narrative feminism

*Adam, while he names *


to kill a junebug--tasseled,

bulging but glistening like marbles

spun under sea. The uselessness

of sex--the havoc we make of pleasure

then, in

tumult, find her obscenity like

water: I am what I love--





to kill a rooster: who among you

is at ease? Who thought this

saint would be unmoored like the

stones, seeds, shackles. It’s like this: hand of my

hand, marrow of my marrow, and lack

for my lust with the fruit ripe

enough to bite into flesh

of finger and ovum.

just a taste.



I am what I love--






when she unfastens morning, God is

the pear and the body-- baked,

undertow, with a face full of doves.



*“I didn’t want any flowers, I only wanted

To lie with my hands turned up and be utterly empty”*

-Sylvia Plath


I ranked the beds by the quality of dust upon the sill--fresh, earthy, fraught.

There are only two ways of doing without.


I knew a girl convinced of her charm,

her distaste for flowers. she’d dress me in white

I’d float from a stone to a spruce

unearthing all rhyme.

--Solemnity: the broken mood of men--

the moors, their ripeness. The sea


mars tides over.

O nets:

whose fish? Whose mother?


*The Gods and Their Little Games*


Hera told Zeus to write the vows, calls

centerfold a load of cock and summons all


kings to pine. Oh Balladeer of Murder! Oh,

Beaked Myth-Maker!


Stuff your legend. Eve is returning that rib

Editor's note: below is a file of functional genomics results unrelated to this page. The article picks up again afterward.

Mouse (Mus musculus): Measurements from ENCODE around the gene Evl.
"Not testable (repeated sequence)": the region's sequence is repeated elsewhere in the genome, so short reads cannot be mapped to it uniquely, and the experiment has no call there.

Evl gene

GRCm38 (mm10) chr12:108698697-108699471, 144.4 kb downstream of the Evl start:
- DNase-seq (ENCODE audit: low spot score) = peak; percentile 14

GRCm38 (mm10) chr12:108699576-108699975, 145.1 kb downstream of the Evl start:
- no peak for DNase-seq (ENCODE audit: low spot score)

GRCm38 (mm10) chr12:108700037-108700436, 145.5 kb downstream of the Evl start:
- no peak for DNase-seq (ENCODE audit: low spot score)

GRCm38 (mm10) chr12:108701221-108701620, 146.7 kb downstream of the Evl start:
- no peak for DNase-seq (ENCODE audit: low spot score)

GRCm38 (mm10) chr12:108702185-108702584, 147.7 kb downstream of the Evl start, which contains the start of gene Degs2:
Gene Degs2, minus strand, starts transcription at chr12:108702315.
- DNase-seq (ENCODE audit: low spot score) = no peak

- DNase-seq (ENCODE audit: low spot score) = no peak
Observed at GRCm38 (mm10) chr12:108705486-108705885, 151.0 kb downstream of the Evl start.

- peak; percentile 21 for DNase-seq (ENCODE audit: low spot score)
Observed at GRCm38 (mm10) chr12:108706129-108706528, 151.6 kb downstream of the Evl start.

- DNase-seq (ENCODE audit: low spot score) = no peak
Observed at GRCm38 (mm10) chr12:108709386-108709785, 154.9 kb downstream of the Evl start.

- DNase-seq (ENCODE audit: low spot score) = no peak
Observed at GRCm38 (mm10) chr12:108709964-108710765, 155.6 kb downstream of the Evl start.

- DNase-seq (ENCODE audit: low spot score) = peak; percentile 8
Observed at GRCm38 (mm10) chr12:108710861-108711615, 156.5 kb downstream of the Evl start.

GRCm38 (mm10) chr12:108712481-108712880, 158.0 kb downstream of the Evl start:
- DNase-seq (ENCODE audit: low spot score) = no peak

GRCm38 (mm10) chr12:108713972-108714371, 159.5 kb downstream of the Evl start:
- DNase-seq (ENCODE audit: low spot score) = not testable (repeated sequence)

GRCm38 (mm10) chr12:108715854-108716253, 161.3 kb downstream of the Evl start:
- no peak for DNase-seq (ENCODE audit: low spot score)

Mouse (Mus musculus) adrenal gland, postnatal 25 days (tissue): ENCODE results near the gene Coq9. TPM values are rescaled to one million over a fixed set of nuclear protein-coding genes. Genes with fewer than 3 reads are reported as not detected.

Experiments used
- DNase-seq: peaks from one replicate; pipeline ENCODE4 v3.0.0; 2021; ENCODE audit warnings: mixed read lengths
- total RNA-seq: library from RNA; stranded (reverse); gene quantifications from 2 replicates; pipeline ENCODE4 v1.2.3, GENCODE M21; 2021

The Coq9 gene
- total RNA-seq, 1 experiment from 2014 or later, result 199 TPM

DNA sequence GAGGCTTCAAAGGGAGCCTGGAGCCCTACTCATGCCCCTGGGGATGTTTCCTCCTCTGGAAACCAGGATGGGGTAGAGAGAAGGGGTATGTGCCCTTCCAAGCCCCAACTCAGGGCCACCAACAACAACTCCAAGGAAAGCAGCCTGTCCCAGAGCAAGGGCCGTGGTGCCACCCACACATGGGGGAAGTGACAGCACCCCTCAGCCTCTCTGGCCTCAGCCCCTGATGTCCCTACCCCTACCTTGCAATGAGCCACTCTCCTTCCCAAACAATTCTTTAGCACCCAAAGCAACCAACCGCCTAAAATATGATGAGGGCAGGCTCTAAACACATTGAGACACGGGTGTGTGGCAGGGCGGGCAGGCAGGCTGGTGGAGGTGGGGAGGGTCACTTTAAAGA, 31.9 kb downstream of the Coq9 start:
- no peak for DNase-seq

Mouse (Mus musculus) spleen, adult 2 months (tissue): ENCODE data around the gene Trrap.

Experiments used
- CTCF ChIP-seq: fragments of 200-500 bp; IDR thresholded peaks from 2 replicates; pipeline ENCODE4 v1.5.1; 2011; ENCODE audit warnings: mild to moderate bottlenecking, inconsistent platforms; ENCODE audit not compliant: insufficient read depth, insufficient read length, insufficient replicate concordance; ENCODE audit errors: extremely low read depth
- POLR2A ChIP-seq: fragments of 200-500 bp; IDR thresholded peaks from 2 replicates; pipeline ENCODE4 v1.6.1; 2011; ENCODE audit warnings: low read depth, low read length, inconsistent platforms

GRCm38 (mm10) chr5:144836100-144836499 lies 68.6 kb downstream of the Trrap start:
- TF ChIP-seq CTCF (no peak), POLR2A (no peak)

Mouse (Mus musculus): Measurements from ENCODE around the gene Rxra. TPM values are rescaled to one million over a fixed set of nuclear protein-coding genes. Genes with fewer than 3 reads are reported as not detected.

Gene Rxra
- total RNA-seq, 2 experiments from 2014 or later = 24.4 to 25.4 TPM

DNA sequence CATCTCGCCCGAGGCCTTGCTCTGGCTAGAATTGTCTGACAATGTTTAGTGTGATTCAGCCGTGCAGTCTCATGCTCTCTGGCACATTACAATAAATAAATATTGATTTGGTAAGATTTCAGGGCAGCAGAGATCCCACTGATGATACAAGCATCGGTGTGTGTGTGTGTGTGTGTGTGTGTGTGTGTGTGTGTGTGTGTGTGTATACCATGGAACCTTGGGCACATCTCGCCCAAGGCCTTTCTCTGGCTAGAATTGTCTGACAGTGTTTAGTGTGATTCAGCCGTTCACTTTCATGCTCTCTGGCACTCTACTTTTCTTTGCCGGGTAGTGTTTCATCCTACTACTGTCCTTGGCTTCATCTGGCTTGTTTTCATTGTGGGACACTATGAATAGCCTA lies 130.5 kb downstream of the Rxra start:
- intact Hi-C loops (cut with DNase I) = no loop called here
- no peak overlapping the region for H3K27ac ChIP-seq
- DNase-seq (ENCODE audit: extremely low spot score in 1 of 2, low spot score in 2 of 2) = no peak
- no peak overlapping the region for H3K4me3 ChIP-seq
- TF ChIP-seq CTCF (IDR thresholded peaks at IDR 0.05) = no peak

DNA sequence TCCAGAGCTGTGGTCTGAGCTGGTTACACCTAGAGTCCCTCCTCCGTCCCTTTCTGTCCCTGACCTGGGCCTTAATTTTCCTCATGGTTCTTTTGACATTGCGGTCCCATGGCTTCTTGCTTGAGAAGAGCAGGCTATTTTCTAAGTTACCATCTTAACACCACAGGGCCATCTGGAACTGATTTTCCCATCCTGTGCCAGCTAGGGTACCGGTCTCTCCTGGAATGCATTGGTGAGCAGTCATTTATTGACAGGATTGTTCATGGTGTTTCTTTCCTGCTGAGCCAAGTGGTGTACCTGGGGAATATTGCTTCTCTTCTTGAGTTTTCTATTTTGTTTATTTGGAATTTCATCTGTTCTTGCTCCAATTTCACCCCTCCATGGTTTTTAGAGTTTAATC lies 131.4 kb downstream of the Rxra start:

to Adam, but he wants

to keep the flesh of his flesh,

rattle at his own tale,

keep light fastened. Eve is unleashing


solstice, excising Cain, forgiving Jacob, letting

monarchs pollinate her blood,

make it bloom--

make it bright black.



Zeus never learned to write, Hera trots

rose hips over to Eve and they sing the

breeze for 17 minutes.


There they go, taking Babels down

brick-by-brick, unsewing bones to


frisk freedom’s feathered tail, sweating

and sunk up with swans. but you’re


crocheting chasms of

forgetting, rationing mondays into


linens, loving something

that is not me.



*Moth Song, 279*


Apprehending like suds on

Saturday car washes: ether

or rain. and what was there but unpotted

honeysuckle climbing pergola fastened

by father and dug by worms:

split and puddled,

plucked, but parsing

stones in all their performance.




A moth is an unadmired wingéd thing:

yearning for un-cottoned, bare bodies.


Sleeping, we are all moths--sheeted and

shook by our blindness. By the light nested

away. By the laughing needle awaiting our



Will they wonder how our big bodies

took flight? Will they forget us flying?

— Danielle Isbell

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